- de620.h Macros for de620.c
-
- If you are upgrading from the d-link tar release, there will
- also be a "dlink-patches" file that will patch Linux 1.1.18:
- linux/drivers/net/Makefile
- linux/drivers/net/CONFIG
- linux/drivers/net/MODULES
- linux/drivers/net/Space.c
- linux/config.in
- Apply the patch by:
- "cd /usr/src; patch -p0 < linux/drivers/net/dlink-patches"
- The old source, "linux/drivers/net/d_link.c", can be removed.
-
-
- 4. INSTALLATION.
-
- o Get the latest net binaries, according to current net.wisdom.
-
- o Read the NET-2 and Ethernet HOWTOs and modify your setup.
-
- o If your parallel port has a strange address or irq,
- modify "linux/drivers/net/CONFIG" accordingly, or adjust
- the parameters in the "tuning" section in the sources.
-
- If you are going to use the drivers as loadable modules, do _not_
- enable them while doing "make config", but instead make sure that
- the drivers are included in "linux/drivers/net/MODULES".
-
- If you are _not_ going to use the driver(s) as loadable modules,
- but instead have them included in the kernel, remember to enable
- the drivers while doing "make config".
-
- o To include networking and DE600/DE620 support in your kernel:
- # cd /linux
- (as modules:)
- # make config (answer yes on CONFIG_NET and CONFIG_INET)
- (else included in the kernel:)
- # make config (answer yes on CONFIG _NET, _INET and _DE600 or _DE620)
- # make clean
- # make zImage (or whatever magic you usually do)
-
- o I use lilo to boot multiple kernels, so that I at least
- can have one working kernel :-). If you do too, append
- these lines to /etc/lilo/config:
-
- image = /linux/zImage
- label = newlinux
- root = /dev/hda2 (or whatever YOU have...)
-
- # /etc/lilo/install
-
- o Do "sync" and reboot the new kernel with a D-Link
- DE-600/DE-620 pocket adapter connected.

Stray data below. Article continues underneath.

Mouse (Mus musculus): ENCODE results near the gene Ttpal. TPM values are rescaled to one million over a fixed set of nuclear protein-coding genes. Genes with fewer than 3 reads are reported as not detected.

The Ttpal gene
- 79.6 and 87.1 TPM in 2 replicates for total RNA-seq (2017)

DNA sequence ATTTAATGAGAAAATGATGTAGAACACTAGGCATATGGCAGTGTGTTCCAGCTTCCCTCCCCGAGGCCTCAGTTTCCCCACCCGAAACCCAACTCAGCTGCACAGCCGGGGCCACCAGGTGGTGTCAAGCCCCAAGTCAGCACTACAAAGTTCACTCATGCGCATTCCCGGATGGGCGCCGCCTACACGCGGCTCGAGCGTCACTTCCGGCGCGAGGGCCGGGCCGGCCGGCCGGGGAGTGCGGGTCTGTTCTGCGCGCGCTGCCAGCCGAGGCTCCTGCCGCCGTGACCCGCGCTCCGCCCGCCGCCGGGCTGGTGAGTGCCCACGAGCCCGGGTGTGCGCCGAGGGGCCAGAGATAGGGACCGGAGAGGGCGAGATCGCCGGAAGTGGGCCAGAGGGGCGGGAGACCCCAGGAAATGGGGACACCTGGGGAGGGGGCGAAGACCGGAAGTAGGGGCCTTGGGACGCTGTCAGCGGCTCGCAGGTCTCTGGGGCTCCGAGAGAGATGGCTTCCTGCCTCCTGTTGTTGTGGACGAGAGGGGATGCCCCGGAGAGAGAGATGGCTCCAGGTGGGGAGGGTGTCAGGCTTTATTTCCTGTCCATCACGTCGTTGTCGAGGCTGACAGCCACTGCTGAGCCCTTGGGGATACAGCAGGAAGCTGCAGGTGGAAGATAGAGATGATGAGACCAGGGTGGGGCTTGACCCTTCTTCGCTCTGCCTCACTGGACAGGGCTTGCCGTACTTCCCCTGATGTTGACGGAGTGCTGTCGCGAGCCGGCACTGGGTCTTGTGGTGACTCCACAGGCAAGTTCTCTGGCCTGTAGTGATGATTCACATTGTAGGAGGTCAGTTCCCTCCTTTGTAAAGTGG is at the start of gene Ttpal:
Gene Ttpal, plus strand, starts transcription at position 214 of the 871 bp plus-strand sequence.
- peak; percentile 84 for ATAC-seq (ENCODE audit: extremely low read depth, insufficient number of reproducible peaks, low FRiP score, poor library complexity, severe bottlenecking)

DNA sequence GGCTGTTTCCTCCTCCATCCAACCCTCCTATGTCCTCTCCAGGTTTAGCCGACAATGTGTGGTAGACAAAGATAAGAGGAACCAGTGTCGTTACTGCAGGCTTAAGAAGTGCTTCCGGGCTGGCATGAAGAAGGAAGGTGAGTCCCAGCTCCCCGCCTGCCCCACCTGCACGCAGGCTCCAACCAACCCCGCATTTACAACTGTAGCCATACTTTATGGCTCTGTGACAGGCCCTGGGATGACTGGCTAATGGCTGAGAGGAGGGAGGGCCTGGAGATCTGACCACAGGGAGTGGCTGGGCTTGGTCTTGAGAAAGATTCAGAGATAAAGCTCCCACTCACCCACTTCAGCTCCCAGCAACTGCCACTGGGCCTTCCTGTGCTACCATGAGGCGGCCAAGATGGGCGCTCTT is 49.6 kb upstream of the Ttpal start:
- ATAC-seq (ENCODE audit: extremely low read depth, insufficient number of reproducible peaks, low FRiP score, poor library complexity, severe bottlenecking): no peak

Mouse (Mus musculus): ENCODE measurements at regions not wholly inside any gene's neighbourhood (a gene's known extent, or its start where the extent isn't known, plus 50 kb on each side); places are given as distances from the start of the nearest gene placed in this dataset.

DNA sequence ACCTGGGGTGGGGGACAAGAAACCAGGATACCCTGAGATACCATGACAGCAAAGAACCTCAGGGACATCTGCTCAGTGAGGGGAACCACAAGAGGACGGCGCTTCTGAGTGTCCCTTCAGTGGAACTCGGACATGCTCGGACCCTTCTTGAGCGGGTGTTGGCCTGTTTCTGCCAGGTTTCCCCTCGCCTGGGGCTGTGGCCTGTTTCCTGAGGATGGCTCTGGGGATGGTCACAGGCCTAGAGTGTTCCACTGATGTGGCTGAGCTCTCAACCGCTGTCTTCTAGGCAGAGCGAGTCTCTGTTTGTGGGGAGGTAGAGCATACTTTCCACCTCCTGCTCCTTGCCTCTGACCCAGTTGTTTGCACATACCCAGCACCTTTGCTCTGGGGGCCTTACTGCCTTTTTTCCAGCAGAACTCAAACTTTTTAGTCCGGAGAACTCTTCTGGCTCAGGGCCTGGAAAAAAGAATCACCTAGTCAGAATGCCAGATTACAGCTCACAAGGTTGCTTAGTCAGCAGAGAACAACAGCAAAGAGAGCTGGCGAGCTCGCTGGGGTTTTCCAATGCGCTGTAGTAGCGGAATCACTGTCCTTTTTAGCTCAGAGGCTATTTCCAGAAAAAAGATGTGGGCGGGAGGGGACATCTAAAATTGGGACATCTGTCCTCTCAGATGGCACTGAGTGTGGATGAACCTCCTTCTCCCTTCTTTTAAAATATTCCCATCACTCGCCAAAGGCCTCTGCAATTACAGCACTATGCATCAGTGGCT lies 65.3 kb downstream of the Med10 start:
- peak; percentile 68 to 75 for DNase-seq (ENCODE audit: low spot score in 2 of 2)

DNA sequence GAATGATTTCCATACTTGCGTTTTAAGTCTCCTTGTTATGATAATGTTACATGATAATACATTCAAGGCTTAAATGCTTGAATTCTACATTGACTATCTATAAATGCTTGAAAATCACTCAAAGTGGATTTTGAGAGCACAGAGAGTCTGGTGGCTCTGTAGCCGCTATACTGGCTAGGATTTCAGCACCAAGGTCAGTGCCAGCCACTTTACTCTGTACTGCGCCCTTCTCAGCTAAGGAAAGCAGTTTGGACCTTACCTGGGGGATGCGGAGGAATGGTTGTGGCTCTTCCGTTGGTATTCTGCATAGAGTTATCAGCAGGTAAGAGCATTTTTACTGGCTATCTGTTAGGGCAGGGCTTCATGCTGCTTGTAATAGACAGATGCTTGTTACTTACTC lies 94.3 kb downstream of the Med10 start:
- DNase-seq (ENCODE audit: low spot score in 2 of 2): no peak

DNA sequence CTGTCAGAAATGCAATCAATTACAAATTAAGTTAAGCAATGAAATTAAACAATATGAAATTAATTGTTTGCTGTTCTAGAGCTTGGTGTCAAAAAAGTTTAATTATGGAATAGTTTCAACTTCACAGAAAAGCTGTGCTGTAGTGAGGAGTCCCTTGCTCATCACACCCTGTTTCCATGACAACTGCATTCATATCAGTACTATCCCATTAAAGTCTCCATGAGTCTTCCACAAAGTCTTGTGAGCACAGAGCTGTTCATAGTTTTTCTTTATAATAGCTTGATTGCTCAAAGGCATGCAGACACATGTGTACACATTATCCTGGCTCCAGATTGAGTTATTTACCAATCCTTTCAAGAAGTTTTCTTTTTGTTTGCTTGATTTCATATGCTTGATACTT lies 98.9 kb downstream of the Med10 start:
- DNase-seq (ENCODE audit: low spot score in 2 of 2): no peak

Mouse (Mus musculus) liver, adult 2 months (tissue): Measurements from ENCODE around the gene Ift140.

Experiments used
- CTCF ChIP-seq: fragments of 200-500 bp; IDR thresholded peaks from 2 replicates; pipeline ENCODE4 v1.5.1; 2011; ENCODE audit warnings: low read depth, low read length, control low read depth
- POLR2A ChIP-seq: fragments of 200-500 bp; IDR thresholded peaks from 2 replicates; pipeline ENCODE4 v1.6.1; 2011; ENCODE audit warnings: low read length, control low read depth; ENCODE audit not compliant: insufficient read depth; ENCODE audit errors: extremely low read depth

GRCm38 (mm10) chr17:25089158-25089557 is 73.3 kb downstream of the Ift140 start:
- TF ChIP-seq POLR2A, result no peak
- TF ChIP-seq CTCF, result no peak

-
- o The adapter can be configured with ifconfig eth?
- where the actual number is decided by the kernel
- when the drivers are initialized.
-
-
- 5. "PROBLEMS" AND TUNING,
-
- o If you see error messages from the driver, and if the traffic
- stops on the adapter, try to do "ifconfig" and "route" once
- more, just as in "rc.inet1". This should take care of most
- problems, including effects from power loss, or adapters that
- aren't connected to the printer port in some way or another.
- You can somewhat change the behaviour by enabling/disabling
- the macro SHUTDOWN_WHEN_LOST in the "tuning" section.
- For the DE-600 there is another macro, CHECK_LOST_DE600,
- that you might want to read about in the "tuning" section.
-
- o Some machines have trouble handling the parallel port and
- the adapter at high speed. If you experience problems:
-
- DE-600:
- - The adapter is not recognized at boot, i.e. an Ethernet
- address of 00:80:c8:... is not shown, try to add another
- "; SLOW_DOWN_IO"
- at DE600_SLOW_DOWN in the "tuning" section. As a last resort,
- uncomment: "#define REALLY_SLOW_IO" (see <asm/io.h> for hints).
-
- - You experience "timeout" messages: first try to add another
- "; SLOW_DOWN_IO"
- at DE600_SLOW_DOWN in the "tuning" section, _then_ try to